What happens to debt when you die?

A woman sits in her window as she learns more about what happens to people's debts after they pass away

The unfortunate reality is that your financial struggles, such as credit card debt, outstanding medical bills, or your mortgage typically don’t go away when you pass away. They will instead—most likely—become the responsibility of your beneficiaries and estate. The process of having your bills paid and distributing what financial leverage you have left following your death is called probate. 

Taking the time to understand this process and how the type of debts you leave behind can impact your loved ones is one of the most important components of estate planning. This blog further explains how and why life insurance is one of the easiest ways to protect those you care about most.

How to Protect Your Family with Life Insurance

An easy way to financially protect your loved ones after you pass is by having a life insurance policy in place. A life insurance policy not only pays for end-of-life expenses, but it can replace lost income for both immediate and future expenses. A life insurance policy is a great safety net to have in order to prevent creditors from taking away the assets you would like to leave behind for your family, whether your loved ones end up being financially liable for your debts or not.

Who can inherit your debt?

After you die, there are a few parties who could end up responsible for paying your debts:

  • Joint owners or account holders
  • Co-signers on loans
  • Spouses – Spouses aren’t responsible for debts that predate the marriage. However, in certain states, community property from the marriage can be used toward paying off debts. 
  • People in charge of settling your estate’s debts if they don’t comply with probate laws

Secured Debts: Debts Backed by Collateral

A secured debt is a debt that is backed by collateral, which allows the creditor to take property or assets to pay off the debt.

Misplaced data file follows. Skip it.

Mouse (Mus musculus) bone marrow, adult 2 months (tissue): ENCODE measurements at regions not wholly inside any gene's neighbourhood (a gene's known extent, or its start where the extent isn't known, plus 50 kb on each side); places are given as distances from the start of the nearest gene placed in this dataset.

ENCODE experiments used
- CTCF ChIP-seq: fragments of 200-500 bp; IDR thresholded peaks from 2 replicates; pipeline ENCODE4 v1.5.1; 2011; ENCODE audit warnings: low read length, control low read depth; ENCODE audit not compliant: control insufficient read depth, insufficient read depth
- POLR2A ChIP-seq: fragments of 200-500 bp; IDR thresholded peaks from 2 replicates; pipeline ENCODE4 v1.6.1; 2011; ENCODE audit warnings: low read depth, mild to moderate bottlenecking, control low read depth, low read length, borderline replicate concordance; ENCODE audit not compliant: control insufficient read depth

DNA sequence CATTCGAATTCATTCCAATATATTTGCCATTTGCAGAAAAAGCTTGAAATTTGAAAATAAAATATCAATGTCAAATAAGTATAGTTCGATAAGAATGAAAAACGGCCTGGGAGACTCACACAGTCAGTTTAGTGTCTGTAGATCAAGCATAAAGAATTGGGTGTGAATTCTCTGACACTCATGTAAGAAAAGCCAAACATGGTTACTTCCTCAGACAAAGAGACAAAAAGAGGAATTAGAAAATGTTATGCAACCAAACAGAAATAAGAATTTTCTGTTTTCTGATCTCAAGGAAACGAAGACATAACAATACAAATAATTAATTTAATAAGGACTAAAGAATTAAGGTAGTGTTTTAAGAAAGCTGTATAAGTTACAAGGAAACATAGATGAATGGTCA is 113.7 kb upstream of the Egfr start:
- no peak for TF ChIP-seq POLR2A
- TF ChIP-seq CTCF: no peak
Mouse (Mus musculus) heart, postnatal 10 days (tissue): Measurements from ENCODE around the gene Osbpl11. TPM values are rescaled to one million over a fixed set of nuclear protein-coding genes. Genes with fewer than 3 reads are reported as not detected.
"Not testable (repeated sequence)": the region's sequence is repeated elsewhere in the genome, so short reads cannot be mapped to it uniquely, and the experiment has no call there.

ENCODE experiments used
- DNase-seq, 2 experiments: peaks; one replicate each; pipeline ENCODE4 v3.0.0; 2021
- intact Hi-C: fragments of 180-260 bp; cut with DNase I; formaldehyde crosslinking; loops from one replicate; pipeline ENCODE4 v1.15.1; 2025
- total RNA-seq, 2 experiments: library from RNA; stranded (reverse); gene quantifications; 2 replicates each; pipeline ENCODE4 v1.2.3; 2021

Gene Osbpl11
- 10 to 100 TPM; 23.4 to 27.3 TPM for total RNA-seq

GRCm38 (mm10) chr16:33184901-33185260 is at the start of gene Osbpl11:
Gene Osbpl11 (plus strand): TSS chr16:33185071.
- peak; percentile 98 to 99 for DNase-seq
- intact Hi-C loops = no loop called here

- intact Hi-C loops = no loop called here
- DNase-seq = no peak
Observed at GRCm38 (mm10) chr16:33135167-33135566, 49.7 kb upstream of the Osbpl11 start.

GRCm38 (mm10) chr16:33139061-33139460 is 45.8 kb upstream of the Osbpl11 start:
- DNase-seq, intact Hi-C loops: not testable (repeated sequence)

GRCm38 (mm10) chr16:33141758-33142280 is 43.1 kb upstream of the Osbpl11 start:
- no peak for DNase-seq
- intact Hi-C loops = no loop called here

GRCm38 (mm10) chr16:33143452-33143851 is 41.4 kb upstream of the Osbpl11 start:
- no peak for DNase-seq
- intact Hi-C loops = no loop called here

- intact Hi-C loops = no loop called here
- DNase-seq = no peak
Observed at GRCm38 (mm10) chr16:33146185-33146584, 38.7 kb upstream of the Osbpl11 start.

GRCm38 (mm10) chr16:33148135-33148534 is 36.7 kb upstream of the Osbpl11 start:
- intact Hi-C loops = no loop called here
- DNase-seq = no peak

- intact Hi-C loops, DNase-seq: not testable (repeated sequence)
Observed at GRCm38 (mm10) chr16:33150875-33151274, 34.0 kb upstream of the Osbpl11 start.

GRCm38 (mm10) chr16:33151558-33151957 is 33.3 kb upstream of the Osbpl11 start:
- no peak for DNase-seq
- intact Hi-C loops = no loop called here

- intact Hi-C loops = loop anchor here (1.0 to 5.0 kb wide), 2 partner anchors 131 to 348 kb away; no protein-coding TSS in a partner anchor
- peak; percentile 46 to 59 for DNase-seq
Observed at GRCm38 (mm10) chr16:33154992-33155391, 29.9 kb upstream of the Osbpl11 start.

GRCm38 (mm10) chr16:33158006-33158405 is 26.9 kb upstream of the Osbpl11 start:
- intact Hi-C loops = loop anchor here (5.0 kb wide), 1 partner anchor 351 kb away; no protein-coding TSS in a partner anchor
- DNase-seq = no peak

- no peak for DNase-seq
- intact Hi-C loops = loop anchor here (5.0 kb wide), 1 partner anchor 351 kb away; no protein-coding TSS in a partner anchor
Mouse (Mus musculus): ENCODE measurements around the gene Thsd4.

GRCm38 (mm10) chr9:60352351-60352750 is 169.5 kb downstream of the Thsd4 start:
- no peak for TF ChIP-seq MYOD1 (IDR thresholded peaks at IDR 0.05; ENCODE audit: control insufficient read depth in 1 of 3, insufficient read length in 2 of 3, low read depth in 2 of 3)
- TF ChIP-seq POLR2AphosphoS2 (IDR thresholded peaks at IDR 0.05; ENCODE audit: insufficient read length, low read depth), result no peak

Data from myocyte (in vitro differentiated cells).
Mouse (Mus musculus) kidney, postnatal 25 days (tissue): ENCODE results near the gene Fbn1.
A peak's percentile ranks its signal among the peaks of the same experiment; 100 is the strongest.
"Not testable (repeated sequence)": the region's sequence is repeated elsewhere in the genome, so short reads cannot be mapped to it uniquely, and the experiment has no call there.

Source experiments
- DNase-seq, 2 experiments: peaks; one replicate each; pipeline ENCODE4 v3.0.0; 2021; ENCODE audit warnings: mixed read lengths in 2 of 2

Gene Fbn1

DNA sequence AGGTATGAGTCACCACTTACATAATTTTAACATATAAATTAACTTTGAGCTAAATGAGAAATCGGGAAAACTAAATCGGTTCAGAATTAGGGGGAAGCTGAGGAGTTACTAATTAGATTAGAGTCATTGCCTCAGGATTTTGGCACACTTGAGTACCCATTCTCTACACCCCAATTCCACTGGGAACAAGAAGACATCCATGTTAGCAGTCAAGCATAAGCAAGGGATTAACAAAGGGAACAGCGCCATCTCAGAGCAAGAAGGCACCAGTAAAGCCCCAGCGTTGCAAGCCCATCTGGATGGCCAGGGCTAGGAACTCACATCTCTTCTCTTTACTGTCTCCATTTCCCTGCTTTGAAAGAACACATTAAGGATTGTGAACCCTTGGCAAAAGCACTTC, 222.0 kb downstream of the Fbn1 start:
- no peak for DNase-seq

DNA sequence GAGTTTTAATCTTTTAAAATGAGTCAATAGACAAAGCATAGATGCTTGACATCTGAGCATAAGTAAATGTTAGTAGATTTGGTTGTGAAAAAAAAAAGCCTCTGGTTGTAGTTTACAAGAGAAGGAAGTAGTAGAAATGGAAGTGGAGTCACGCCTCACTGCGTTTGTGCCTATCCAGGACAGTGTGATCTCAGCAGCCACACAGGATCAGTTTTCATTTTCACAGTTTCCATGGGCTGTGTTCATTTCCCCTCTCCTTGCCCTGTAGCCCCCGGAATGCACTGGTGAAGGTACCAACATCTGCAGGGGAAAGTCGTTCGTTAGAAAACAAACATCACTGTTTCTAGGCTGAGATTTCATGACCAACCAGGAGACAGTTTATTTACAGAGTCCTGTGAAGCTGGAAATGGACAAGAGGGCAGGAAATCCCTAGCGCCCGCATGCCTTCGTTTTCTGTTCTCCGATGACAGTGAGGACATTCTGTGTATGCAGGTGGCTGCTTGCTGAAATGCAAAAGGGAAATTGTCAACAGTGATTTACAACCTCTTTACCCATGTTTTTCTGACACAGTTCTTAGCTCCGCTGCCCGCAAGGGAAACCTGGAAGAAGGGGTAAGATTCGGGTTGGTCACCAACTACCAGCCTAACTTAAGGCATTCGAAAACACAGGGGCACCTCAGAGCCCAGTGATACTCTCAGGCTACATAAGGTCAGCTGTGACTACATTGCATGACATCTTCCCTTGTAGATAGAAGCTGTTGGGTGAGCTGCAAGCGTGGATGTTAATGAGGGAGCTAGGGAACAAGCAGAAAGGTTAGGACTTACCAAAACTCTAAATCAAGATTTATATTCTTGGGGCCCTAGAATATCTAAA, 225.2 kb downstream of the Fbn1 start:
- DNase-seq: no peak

Mortgage and Car Loan Debt

The co-owner of the home or those who inherit the home are responsible for the remaining mortgage payments. If the payments cannot be maintained, the co-owner or the inheritors have the option to sell the house to prevent it from going into foreclosure.

Unsecured Debts: Debts Backed by Collateral

Unsecured debt has no collateral backing. Unsecured loans are usually given based solely on the borrower’s creditworthiness and promise to repay. 

Credit Cards, Student Loans, and Medical Debt

The joint account holder on your credit card, if there is one, would be responsible for keeping up with the payments and any associated debt. If no one else is listed on the account, your estate will be responsible for paying off any remaining debt. If your estate can’t cover the payments, creditors will usually take a loss and write off the amount.

Federal student loans should be forgiven when you pass away. Private student loans, however, will likely have to be covered by your estate. 

Medical bill debt can be complicated, and unfortunately, it typically doesn’t go away after you die. If you owe a large amount, it will likely be collected from your estate. If you owe a small amount, the provider may declare the bill uncollectible. If you are a Medicaid recipient, the state can collect payment for your medical bill debt from the payments you have made into Medicaid. How and if medical debt is collected after you die depends on many things, including where you live and the medical care provider.  

A final expense insurance policy, also known as burial insurance, is another easy and affordable way to cover end-of-life expenses. Final expense insurance can help cover funeral expenses, credit card debt, medical bills and any other outstanding debts you don’t want to pass on to your family members. 

Can creditors take your life insurance?

Generally, creditors cannot take the death benefit from your beneficiaries if you have outstanding debts thanks to insurance regulations that have been put in place. The only way a creditor would be able to do so is if the death benefits of your policy become part of your estate. The death benefit of your life insurance policy becomes part of your estate if:

  • All of your beneficiaries die before you and you never name new ones
  • You list your estate as a beneficiary

When you pass away, your estate will go through a legal process known as probate, which determines where your assets will go. Lenders are entitled to those assets and can claim life insurance money that becomes part of your estate before your loved ones get their share. If there’s any money left after this process, it’s distributed according to your will.

While these regulations will protect your beneficiaries from your creditors, if they are in debt, they are not protected from their own lenders. Once they receive the death benefit and it becomes part of their assets, this could be seized if they’re past due on their own loans.

Life Insurance Policies Aren’t One-Plan-Fits-All

A life insurance policy is typically exempt from creditors and can guarantee that your loved ones will receive money when you pass away. Figuring out what life insurance is right for you can seem complicated, but that’s what we’re here for. We can help you figure out what coverage is best for you and your family—whether it’s term life insurance, final expense insurance or another policy altogether.

We do the shopping. You do the saving.